The 1836 Tithe Commutation Act required tithes in kind to be converted to more convenient monetary payments and established the Survey which produced the maps and associated records now stored at the National Archives and accessible through TheGenealogist website (https://www.thegenealogist.co.uk). Copies can also be found at county record offices—some of these have also been digitised—so its worth enquiring about them at the relevant county records office.

A Sense of History
No map can show all the available information, which means that mapmakers down the centuries have had to select what they put on the map to suit their particular purposes.

Most town and city street maps quite deliberately focus on roads rather than buildings. Other maps will feature deliberate omissions; right up to the 1980s, for example, numerous British military facilities failed to appear on the relevant Ordnance Survey maps. (As it turned out these were clearly marked on the maps being used by the Soviet Union!)

Maps are neither totally objective nor 100% accurate, and need to be interpreted cautiously and carefully; certainly they shouldn’t be used in isolation. (Boundary maps, for example, are best referenced alongside the relevant legal documents.) You should always approach any maps with a small degree of skepticism, and ideally some understanding of how, when and why they were made. Specialist maps staff at the UK’s national libraries should be able to help.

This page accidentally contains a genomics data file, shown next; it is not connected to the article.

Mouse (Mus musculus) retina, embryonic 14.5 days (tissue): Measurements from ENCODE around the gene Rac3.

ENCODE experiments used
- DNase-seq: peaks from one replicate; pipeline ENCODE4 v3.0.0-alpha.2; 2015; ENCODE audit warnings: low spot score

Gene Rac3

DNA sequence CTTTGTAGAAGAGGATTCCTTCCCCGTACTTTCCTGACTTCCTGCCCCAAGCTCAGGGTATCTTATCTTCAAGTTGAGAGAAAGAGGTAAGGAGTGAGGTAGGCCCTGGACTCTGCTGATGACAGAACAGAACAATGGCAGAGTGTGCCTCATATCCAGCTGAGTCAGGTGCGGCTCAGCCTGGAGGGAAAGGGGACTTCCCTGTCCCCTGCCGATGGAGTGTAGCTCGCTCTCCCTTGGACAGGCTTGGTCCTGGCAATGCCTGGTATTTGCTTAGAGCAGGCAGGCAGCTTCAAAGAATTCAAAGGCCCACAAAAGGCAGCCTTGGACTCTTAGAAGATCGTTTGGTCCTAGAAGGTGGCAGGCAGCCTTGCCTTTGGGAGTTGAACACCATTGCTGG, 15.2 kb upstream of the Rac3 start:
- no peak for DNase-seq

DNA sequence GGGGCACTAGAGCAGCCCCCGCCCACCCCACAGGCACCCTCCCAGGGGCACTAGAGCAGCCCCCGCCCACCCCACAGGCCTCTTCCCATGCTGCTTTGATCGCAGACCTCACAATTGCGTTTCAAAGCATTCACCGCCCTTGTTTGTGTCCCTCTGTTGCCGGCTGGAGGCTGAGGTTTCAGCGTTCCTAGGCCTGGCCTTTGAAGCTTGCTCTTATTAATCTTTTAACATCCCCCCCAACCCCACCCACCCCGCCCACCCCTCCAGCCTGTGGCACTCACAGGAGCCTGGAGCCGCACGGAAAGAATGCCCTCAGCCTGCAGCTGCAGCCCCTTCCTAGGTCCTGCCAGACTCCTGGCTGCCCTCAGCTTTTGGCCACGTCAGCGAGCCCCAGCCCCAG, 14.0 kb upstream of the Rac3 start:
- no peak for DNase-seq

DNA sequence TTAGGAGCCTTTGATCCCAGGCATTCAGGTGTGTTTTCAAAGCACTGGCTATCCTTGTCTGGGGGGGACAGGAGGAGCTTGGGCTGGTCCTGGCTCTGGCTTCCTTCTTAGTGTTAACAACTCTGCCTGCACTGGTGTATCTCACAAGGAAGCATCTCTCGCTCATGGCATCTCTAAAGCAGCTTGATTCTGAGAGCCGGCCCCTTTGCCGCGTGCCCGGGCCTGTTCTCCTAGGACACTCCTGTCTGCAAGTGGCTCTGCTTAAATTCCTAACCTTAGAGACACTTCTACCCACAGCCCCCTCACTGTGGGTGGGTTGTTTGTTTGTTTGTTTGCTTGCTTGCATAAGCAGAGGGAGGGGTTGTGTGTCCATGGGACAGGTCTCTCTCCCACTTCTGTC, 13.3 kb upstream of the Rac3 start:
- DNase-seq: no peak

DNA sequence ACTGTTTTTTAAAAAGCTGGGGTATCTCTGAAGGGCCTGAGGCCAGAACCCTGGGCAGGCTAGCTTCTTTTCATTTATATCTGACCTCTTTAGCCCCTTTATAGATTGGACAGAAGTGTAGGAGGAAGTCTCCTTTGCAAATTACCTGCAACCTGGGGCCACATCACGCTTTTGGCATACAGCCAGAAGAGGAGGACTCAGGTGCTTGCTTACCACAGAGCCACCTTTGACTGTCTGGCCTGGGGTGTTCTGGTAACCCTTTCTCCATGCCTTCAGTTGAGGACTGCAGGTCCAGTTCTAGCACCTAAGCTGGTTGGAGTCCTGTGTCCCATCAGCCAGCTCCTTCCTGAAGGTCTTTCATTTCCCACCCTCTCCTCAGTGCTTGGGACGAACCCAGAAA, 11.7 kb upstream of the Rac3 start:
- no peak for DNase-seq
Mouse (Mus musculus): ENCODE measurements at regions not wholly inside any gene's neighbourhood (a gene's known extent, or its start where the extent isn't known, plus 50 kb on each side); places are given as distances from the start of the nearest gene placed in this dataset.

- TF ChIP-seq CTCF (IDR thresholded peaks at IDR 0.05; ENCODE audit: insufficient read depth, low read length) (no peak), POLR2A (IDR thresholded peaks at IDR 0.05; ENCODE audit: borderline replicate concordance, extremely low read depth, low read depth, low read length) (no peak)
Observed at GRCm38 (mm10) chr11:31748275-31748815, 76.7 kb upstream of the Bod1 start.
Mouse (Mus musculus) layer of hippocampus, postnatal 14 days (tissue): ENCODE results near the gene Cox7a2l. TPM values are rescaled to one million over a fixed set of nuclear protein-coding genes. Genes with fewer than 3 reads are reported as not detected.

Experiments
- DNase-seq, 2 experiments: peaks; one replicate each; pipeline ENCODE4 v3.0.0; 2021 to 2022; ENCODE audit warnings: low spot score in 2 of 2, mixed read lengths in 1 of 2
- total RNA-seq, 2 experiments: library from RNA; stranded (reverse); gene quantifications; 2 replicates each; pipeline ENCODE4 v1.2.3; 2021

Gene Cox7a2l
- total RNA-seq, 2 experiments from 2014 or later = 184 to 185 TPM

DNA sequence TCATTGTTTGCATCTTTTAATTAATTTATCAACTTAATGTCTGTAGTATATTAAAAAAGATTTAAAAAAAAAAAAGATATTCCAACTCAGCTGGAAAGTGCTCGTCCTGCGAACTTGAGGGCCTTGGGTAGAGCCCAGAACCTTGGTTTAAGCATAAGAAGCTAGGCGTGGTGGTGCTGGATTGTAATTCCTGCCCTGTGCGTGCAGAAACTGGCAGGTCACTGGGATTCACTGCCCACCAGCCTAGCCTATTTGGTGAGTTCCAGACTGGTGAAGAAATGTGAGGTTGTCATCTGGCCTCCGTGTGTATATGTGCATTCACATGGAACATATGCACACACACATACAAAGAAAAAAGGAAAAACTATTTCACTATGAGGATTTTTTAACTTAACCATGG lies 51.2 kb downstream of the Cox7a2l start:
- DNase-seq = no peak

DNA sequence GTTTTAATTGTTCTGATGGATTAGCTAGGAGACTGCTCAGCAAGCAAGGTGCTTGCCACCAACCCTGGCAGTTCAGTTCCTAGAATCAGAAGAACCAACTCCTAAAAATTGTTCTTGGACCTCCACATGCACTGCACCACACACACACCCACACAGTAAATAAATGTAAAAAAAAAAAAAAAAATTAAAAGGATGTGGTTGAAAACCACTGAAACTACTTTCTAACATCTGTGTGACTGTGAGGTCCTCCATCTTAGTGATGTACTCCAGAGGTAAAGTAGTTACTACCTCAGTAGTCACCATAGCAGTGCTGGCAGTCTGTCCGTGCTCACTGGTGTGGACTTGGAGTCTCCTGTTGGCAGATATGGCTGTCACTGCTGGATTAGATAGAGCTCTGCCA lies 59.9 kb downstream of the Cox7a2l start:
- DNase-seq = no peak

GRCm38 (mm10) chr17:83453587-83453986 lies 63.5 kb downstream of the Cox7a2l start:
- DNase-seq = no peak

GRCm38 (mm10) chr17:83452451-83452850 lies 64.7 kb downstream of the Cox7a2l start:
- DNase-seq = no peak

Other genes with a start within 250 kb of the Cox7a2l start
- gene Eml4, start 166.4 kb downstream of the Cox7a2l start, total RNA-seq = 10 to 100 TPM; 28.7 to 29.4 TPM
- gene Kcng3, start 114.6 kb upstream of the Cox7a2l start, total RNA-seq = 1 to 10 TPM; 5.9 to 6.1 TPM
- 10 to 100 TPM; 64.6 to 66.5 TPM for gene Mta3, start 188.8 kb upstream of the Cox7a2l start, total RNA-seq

Even a simple question—when a map was made—can be “complicated”. When a geographical survey was made and when the resulting map was published are never the same; especially in the 19th and early 20th centuries, the gap can be several years. Some Ordnance Survey maps are reprints based on earlier maps with just a few recent additions—such as railway lines—added on top. So, just because some buildings are indicated on a map, it’s not 100% confirmed that they were still standing by the time a particular map was published; at the same time, a lack of buildings on the map doesn’t mean they hadn’t actually been erected!

Simple human error is also a factor, given that quite a few people would be involved in the making of early maps: the surveyor who measure and collected the information; the draftsman (or draftswoman) who selected the information and drew what is called a “manuscript map” by hand; the engraver who engraved the map onto a flat metal plate, usually of copper; the printer who impressed the copper plate on to paper; and the publisher who distributed and sold the printed map. In some early cases a single person might perform all these tasks, but as mapping developed into a civilian career, this became increasingly unlikely—with each stage of the production process potentially introducing errors. (On the plus side, errors—if reproduced in later versions—are a useful tool for dating when copies of maps were made.) Given that engraved copper plates were costly to produce, mapmakers in general tried to make the most of their investment; while some information might, on occasion, be updated by hammering out a section and re-engraving it, the rest of the maps would be left unchanged.

Nor are all maps even intended to show what is “real”; maps can be created to highlight proposed changes and new developments which either never happen or do so in somewhat different forms—records of worlds that never happened, for whatever social, economic or political reasons.

Finding Your Way
Despite such caveats, maps remain a valuable resource about your ancestors’ lives, and the often tumultuous times they lived through. “A succession of maps, especially from the late 1890s onwards, can provide regular snapshots [of a place], letting you see the changes happening,” says Laragh.